Why Putin Will Miss Berezovsky
Boris Berezovsky's death threw Russia's state-controlled television channels into a whirlwind of activity. The disgraced oligarch, political outcast and marginalized self-exile who long ago left Russia suddenly dominated every news program and talk show on prime time. The death of the legendary, mythical figure turned out to be just as useful to the Kremlin as had been his life both before and after President Vladimir Putin forced him out of Russia.
Such was Berezovsky's fate — to always be useful to both Putin and President Boris Yeltsin. He helped Yeltsin retain power and unwittingly helped Putin politically when the Kremlin used its propaganda machine to turn Berezovsky into the devil incarnate.
Kremlin-friendly television blamed Berezovsky for some of Russia's worst crimes over the past 20 years. For example, we were told that he was the mastermind behind the 1990s corrupt privatization program, created the country's oligarchical system, ordered the murders of journalists Vlad Listyev and Anna Politkovskaya and Federal Security Service officer Alexander Litvinenko, financed the Orange Revolution in Ukraine, supported Islamic extremists in Russia and attempted to overthrow Putin's regime.
State propaganda has magnified Berezovsky into an arch villain of terrifying proportions, depicting him as an all-powerful strategist and kingmaker, the author of infinitely complex and successful political schemes and a person who was willing to stab the country in the back at any moment. One newspaper headline read: "Berezovsky Found Dead in His Country House. What Was He Up to This Time?"
At the same time, however, Kremlin propaganda conveniently overlooked the more embarrassing elements of the Berezovsky story, such as the fact that Putin had a long, friendly acquaintance with him throughout the 1990s and that Berezovsky pushed Yeltsin to choose Putin as his successor. What's more, Berezovsky created the Medved political movement, which later turned into United Russia.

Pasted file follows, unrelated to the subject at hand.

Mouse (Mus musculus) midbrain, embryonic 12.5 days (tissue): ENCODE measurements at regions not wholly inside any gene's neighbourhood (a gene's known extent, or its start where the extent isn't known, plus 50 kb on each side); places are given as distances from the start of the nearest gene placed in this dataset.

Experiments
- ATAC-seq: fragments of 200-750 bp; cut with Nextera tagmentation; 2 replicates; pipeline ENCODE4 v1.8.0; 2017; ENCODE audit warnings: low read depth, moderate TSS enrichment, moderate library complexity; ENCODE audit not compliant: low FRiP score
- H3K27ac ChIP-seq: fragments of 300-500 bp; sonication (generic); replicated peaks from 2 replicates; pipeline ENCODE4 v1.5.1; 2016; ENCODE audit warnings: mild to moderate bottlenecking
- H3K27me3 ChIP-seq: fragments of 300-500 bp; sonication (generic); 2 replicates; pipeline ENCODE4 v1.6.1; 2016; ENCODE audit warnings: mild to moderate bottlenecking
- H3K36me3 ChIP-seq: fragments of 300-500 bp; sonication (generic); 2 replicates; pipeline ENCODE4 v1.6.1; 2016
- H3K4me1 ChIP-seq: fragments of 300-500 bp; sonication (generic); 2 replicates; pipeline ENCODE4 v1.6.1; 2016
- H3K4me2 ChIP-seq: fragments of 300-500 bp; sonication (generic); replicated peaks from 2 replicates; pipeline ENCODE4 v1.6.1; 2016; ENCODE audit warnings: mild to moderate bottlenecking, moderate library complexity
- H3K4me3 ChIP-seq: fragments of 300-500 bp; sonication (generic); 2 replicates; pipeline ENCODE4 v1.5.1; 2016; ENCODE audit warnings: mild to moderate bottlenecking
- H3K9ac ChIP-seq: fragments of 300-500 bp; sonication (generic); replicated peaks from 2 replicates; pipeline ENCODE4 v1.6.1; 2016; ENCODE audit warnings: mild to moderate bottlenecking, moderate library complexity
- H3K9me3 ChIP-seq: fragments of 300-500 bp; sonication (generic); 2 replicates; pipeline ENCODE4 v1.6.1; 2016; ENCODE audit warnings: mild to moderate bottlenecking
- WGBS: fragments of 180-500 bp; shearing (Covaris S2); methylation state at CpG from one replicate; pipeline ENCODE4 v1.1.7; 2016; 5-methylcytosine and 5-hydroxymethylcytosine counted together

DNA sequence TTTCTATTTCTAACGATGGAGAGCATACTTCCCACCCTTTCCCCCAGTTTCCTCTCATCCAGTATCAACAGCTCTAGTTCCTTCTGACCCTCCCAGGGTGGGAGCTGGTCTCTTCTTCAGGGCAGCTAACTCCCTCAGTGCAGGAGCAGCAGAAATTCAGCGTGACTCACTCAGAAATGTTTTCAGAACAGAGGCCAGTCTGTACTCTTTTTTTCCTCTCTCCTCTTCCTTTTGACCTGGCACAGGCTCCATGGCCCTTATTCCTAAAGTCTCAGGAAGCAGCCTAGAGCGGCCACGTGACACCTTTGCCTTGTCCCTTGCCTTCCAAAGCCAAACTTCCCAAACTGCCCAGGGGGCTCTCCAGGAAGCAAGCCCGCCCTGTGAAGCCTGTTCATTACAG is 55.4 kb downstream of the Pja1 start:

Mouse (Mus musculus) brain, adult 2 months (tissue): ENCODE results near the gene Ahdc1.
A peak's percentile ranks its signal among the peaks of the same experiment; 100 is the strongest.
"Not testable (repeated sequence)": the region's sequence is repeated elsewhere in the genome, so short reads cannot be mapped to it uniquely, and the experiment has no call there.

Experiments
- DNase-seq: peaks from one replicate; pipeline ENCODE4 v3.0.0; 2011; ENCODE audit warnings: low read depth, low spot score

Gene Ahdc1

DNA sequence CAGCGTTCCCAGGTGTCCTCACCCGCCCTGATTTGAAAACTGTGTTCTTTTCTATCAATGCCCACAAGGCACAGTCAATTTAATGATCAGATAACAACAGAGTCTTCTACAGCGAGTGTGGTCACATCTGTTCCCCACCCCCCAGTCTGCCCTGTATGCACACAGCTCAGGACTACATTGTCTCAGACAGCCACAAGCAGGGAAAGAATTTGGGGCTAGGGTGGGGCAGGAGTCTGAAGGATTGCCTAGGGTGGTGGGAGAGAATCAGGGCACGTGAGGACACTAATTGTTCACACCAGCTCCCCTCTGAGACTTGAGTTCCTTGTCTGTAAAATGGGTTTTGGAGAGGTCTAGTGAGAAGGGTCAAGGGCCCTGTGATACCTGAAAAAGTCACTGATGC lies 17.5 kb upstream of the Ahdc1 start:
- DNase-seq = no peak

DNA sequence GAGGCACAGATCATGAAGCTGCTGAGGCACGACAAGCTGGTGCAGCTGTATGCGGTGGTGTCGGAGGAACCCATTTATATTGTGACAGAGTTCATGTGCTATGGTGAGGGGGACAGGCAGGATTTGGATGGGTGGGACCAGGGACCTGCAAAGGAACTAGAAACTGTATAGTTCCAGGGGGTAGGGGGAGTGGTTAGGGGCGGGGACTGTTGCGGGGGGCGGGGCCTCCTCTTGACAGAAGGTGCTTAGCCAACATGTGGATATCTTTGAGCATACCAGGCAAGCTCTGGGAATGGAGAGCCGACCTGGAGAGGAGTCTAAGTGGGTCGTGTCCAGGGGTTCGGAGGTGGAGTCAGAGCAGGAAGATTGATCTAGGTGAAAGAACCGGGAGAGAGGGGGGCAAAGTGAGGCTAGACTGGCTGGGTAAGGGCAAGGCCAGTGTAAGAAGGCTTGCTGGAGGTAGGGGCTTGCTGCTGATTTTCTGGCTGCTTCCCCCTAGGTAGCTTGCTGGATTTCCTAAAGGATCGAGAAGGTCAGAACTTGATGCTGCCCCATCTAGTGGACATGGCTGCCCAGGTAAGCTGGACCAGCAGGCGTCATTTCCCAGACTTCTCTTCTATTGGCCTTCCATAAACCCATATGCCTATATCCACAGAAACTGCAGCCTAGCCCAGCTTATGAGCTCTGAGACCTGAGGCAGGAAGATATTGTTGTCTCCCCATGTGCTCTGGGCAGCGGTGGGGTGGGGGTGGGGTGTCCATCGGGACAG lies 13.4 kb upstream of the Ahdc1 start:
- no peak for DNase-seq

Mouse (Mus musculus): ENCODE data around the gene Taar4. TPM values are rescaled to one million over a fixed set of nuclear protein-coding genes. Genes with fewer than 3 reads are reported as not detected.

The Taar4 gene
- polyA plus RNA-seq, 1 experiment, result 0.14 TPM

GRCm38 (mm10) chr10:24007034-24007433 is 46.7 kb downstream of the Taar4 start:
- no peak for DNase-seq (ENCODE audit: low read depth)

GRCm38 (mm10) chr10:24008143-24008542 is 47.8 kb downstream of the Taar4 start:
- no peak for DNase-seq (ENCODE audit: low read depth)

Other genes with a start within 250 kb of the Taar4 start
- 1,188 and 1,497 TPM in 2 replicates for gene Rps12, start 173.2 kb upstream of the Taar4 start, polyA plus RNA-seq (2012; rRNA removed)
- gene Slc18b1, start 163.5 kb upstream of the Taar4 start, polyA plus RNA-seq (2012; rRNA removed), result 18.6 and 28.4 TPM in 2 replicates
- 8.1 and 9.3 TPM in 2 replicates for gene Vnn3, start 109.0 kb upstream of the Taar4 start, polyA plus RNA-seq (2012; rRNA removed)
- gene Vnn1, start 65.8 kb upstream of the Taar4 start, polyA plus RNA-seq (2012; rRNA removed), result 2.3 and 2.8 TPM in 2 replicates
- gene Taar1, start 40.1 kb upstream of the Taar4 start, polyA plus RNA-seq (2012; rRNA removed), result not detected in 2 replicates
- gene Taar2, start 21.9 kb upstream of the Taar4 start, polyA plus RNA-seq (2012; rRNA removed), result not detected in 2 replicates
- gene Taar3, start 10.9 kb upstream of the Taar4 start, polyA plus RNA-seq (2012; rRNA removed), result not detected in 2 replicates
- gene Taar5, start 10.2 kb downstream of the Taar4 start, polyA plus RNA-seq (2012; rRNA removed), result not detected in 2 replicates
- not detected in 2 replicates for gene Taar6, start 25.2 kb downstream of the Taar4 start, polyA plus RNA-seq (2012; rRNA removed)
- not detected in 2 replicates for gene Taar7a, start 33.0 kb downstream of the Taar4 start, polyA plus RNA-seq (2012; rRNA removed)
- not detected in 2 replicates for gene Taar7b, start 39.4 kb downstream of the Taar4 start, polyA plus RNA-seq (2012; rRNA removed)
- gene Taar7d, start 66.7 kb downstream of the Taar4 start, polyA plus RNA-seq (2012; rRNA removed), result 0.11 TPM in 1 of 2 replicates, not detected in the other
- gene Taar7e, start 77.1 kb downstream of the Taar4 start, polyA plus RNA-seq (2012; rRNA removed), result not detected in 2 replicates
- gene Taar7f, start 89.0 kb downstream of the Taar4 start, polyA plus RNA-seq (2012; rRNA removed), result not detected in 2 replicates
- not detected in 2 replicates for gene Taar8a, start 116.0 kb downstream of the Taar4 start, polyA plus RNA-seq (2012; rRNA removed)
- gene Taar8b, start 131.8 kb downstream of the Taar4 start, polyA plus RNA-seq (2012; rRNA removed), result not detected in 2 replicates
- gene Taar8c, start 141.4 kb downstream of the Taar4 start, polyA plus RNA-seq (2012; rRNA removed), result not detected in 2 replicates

In short, without Berezovsky there would have been no Putin.
Yet Berezovsky's role has been deliberately exaggerated. He did not single-handedly create the corrupt political regime of the 1990s. What's more, after his self-imposed exile to London, Berezovsky quickly lost all of his former political influence in Russia.
After losing popularity in the 1990s, Yeltsin was in need of serious support to maintain his hold on power. He gave broad authority to the siloviki, FSB and pro-Yeltsin governors. The third pillar of support consisted of the so-called oligarchs, who provided the authorities with enormous resources to maintain the political status quo and guarantee that power would be handed to loyal forces after Yeltsin's exit.
Berezovsky was one of those oligarchs. He succeeded in creating the country's largest pool of influential media assets, including the ORT (now Channel One) and TV-6 television stations, Kommersant and Nezavisimaya Gazeta newspapers and dozens of others. That media empire became his chief political asset and the source of his political influence. Berezovsky received most of these assets from the authorities, who used him to further the Kremlin's interests. In addition, the Kremlin effectively handed him his single greatest business asset, Sibneft, which he co-owned with Roman Abramovich.
Perhaps Berezovsky's most significant political legacy was his recreation of a Soviet-style agitprop that controlled the country's primary media outlets and used them to promote the interests of the ruling regime. In this area, Berezovsky was perhaps best remembered as the mastermind behind ORT's media campaigns to discredit former Mayor Yury Luzhkov and former Prime Minister Yevgeny Primakov, both of whom were his implacable foes.
Clearly, the propaganda machine for manipulating public opinion had already been created and refined by the time Putin came to power. Putin merely took the mechanism into his own hands. Once he had gained control over ORT and NTV, he quickly consolidated his authority.
Property ownership turned out to be just as conditional. The same assets that had been handed out to oligarchs in the 1990s were later appropriated by loyal oligarchs and state corporations headed by Putin's friends. Every asset owned by Berezovsky and his partners was taken away.
After forcing Berezovsky to flee to London and sentencing him in absentia to six years in prison, Putin's regime has once again found a way to use him. After we learned of his death on Saturday, the Kremlin's propaganda machine reminded everyone that this is the man who plotted Russia's downfall. Berezovsky has left the stage before he could witness the downfall of the man he helped ascend to the Russian throne.
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